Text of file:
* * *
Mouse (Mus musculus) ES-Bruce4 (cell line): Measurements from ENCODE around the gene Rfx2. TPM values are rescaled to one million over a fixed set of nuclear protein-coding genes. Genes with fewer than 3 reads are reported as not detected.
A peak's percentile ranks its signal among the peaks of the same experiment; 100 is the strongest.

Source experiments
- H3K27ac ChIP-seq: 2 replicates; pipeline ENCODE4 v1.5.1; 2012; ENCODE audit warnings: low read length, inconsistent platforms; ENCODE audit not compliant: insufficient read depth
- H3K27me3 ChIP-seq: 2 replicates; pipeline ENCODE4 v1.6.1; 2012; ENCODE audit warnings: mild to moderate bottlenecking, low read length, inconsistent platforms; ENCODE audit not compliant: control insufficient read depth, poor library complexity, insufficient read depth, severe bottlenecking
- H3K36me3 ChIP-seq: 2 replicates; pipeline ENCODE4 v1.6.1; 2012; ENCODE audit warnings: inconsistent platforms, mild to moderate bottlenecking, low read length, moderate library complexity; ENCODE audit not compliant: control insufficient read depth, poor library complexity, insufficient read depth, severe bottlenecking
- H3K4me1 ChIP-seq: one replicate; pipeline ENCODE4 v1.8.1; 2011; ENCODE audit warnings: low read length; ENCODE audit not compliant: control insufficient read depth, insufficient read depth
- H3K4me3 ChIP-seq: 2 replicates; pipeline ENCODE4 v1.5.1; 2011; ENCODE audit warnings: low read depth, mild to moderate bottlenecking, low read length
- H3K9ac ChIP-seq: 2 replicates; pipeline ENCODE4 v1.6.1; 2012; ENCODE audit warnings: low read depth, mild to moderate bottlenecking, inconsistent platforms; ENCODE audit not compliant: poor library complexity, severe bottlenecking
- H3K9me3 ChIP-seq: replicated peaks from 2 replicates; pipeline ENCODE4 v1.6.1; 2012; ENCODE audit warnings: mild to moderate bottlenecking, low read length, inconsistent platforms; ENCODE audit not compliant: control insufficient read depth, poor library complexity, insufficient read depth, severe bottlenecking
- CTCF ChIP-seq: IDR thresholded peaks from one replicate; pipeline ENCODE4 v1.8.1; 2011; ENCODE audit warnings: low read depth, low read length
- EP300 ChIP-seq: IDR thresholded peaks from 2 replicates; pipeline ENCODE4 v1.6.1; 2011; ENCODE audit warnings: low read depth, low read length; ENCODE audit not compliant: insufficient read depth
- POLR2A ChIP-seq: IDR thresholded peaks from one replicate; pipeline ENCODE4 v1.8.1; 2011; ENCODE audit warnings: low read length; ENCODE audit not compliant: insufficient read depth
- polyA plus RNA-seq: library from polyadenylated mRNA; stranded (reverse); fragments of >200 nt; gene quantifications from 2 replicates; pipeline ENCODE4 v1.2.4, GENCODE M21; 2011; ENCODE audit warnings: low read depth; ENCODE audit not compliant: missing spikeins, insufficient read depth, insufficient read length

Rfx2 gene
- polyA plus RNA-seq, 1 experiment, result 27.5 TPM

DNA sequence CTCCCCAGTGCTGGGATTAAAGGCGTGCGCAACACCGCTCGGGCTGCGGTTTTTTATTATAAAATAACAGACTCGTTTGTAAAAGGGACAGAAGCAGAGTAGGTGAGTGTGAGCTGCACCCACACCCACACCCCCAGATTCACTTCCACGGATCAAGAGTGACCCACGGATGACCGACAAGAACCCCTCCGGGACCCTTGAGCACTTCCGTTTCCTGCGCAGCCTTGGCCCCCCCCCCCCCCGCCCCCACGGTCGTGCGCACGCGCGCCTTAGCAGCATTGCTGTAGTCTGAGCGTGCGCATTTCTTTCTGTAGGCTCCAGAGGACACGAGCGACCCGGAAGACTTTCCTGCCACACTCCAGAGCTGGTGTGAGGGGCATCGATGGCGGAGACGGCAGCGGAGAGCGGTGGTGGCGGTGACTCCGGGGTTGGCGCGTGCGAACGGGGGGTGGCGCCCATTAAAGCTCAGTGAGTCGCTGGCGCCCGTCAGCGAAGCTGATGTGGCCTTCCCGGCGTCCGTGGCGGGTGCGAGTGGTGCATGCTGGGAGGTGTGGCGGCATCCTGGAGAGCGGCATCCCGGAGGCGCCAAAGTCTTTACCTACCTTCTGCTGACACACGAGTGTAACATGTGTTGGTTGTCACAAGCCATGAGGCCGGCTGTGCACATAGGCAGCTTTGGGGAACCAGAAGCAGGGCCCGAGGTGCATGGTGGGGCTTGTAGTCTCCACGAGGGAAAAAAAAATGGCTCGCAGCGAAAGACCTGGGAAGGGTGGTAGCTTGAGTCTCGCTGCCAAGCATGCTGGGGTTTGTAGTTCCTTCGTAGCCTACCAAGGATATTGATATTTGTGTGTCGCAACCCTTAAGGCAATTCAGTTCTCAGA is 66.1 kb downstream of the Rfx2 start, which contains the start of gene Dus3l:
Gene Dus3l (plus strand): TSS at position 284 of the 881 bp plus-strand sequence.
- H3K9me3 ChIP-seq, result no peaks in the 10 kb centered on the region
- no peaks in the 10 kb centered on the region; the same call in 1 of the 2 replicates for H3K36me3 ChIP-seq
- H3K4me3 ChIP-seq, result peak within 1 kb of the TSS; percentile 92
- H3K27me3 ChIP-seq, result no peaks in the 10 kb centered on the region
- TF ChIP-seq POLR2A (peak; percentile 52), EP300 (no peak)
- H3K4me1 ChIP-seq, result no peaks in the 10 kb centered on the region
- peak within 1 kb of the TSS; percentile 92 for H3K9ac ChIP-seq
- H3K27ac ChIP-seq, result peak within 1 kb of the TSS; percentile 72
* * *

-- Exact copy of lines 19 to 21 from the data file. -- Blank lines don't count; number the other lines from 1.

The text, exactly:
- H3K9me3 ChIP-seq, result no peaks in the 10 kb centered on the region
- no peaks in the 10 kb centered on the region; the same call in 1 of the 2 replicates for H3K36me3 ChIP-seq
- H3K4me3 ChIP-seq, result peak within 1 kb of the TSS; percentile 92